Dance With Me

Rated 3.00/5 based on 1 review
A football injury has stopped Ed Maurer's semi-pro career in its tracks, but when he finds himself teaching tango with prickly, wounded former professional dancer Laurie Parker, he finds himself caught up in a whole new kind of game, one with his heart at the center of the stakes. More
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About Heidi Cullinan

Heidi Cullinan has always loved a good love story, provided it has a happy ending. She enjoys writing across many genres but loves above all to write happy, romantic endings for LGBT characters because there just aren't enough of those stories out there. When Heidi isn't writing, she enjoys cooking, reading, knitting, listening to music, and watching television with her husband and teenaged daughter. Heidi is a vocal advocate for LGBT rights and is proud to be from the first Midwestern state with full marriage equality. Find out more about Heidi at

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Reviews of Dance With Me by Heidi Cullinan

Sadie S. Forsythe reviewed on July 25, 2020


I found this to be enjoyable, but a fairly standard M/M romance novel. It was trope heavy and some of the characterization cliched. Of course, I like a lot of M/M tropes, that's part of why I read it. But I also like a book to go beyond them too and I'm not sure how much Dance With Me managed that.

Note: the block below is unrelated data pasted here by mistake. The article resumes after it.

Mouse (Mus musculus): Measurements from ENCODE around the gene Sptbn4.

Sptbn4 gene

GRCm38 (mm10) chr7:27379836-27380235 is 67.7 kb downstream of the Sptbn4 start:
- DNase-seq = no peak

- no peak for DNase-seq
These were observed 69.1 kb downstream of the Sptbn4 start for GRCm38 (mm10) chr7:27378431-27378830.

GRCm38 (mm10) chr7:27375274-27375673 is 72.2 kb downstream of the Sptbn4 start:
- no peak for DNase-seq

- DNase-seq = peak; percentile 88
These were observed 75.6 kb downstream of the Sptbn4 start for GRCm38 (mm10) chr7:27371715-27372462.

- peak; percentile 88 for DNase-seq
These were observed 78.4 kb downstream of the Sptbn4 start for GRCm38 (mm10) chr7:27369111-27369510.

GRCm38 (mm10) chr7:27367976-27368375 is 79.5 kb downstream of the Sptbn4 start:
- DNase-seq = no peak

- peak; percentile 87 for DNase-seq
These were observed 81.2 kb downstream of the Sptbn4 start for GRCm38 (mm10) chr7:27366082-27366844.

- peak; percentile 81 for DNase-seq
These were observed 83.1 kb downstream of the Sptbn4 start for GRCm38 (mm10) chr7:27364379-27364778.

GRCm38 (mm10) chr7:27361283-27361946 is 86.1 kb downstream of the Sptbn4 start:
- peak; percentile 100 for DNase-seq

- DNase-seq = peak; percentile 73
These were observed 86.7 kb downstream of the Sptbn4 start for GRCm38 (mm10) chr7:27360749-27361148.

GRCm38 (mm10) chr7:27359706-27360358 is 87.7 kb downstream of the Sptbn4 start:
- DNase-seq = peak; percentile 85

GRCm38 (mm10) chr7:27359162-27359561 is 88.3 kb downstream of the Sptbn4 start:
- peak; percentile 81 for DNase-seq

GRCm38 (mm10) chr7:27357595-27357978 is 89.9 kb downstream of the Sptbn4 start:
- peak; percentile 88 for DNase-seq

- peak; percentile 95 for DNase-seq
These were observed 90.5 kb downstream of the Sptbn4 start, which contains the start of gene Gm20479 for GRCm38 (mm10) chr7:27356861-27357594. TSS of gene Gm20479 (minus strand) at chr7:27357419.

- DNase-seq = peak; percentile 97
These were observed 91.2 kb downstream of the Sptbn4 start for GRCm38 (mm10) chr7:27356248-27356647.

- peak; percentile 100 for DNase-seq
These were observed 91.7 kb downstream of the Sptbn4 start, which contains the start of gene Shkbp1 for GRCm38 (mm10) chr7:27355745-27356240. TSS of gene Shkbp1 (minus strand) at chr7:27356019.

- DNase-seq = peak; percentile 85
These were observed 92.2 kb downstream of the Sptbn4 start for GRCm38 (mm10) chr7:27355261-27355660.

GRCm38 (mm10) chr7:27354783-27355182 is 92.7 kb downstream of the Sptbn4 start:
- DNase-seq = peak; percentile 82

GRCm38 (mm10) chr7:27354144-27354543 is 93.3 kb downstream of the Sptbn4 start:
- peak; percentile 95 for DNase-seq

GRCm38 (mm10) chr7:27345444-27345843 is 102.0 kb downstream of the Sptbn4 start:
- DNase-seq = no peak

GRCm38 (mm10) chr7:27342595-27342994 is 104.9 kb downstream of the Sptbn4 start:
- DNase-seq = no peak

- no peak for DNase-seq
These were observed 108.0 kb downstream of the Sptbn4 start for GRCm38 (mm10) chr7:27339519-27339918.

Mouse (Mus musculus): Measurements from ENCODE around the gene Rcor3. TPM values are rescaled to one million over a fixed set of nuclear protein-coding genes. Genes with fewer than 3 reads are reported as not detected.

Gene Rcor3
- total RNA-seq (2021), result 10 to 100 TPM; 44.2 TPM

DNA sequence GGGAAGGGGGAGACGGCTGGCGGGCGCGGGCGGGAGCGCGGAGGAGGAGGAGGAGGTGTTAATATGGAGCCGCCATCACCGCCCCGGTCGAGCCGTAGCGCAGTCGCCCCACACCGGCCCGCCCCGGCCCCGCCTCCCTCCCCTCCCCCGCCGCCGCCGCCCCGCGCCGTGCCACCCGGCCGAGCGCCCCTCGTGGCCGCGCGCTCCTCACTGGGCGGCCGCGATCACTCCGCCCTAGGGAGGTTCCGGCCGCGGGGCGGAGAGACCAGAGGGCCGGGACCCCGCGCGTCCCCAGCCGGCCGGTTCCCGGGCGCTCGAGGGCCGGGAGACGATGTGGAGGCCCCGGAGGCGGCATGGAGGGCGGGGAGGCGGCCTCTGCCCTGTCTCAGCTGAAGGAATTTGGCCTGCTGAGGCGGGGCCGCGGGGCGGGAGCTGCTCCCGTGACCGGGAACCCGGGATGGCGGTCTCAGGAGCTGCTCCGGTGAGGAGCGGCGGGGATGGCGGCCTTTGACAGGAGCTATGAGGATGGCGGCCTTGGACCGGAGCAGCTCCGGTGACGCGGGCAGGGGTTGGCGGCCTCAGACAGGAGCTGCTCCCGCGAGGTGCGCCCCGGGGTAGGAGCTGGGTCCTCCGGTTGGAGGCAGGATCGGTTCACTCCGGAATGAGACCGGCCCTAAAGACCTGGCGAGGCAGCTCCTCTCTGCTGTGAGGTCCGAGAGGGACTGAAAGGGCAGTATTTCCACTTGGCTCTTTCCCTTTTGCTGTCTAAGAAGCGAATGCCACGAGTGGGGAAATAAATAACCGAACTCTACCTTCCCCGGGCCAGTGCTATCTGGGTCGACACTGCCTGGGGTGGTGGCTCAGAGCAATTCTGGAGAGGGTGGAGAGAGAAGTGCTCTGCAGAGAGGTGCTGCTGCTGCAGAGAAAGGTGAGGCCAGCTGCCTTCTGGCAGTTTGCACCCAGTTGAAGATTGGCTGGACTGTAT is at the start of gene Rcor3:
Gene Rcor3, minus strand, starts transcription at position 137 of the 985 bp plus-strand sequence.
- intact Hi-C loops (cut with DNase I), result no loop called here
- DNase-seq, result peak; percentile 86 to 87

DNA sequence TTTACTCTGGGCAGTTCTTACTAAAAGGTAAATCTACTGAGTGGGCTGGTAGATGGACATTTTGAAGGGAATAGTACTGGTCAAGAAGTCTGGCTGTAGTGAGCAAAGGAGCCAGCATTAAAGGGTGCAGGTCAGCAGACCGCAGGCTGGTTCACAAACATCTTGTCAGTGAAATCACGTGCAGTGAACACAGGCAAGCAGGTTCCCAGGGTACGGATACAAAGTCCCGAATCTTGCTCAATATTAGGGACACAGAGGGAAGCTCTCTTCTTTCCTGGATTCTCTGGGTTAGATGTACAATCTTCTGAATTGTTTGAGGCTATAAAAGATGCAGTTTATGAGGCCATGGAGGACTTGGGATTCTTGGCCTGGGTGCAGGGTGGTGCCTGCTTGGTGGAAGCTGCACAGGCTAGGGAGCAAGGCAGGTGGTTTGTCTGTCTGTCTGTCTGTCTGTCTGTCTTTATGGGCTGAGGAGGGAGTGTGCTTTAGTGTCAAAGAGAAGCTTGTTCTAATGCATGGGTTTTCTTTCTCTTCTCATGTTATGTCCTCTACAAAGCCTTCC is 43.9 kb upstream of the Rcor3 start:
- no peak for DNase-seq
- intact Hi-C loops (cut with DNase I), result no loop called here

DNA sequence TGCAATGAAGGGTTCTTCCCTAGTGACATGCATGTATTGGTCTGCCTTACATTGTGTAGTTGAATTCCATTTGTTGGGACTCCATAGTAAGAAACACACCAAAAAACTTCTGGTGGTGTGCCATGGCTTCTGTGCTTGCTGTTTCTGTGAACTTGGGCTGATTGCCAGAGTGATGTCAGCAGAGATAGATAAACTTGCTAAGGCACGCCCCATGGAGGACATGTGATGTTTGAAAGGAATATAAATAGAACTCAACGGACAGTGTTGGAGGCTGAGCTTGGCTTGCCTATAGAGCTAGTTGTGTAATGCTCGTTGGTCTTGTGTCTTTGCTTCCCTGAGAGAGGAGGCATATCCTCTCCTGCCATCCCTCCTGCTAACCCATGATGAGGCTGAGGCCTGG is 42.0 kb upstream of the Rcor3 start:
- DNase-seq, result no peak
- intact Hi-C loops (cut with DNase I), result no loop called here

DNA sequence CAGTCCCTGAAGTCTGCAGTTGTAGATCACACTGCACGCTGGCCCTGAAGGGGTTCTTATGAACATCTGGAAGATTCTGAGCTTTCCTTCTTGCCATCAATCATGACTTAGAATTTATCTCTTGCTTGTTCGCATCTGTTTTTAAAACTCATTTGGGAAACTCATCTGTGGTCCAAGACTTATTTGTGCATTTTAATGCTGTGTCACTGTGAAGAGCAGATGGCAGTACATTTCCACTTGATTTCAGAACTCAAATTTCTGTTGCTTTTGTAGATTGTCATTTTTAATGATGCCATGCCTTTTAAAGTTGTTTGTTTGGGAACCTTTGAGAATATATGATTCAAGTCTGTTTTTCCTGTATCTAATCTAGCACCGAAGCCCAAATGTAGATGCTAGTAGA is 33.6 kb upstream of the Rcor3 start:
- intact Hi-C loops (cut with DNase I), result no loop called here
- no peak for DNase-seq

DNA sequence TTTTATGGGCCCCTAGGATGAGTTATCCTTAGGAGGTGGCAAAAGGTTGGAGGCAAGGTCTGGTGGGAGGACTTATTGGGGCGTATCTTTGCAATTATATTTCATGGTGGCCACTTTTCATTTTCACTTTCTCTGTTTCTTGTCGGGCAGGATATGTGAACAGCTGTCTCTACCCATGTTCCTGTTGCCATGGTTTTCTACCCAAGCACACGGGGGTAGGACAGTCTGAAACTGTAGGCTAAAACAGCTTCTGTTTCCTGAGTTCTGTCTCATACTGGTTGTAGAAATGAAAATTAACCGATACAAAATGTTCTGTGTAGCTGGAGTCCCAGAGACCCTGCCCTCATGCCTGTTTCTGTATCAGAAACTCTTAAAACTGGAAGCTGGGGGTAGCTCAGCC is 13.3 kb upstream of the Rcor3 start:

I liked Laurie, Ed, and their stereotypically unexpected pairing. (Though it's that same real-life stereotypical lack of expectation that makes it so very expected in an M/M romance book.) I liked Oliver and Christopher as side characters (really just Oliver, as Christopher is fairly characterless, but they're presented as a pair). However, I really felt that Laurie's wealthy, dismissive, pushy parents and Ed's working-class , accepting, emotive, loving family was painfully cliched. I liked that they got their happy ending, but the proposal felt like a pat, expected conclusion.

Really, I could go on like this. Cullinan providing something nice in the book, but then having to note its common, overuse in MM romance. It made the whole book feel a bit formulaic, no matter that I enjoyed it.

Lastly, I have to address the hot tub scene, as many other reviewers have. I too thought it felt out of place, not because I'm a prude, but because Laurie expressed several times that he wasn't into public displays of sex and, even in the scene itself, he's scared and nervous. Yes, I see that Cullinan was trying to use this to show Laurie accepting himself as a gay man and his sexuality. However, it didn't fit him as a character, gay or otherwise. It felt like a poorly done bit of kink thrown in there at the end for no reason but spice.

Like every book I've read by Cullinan, the writing and editing were fine and I'll almost assuredly read another one.
(reviewed 5 years after purchase)
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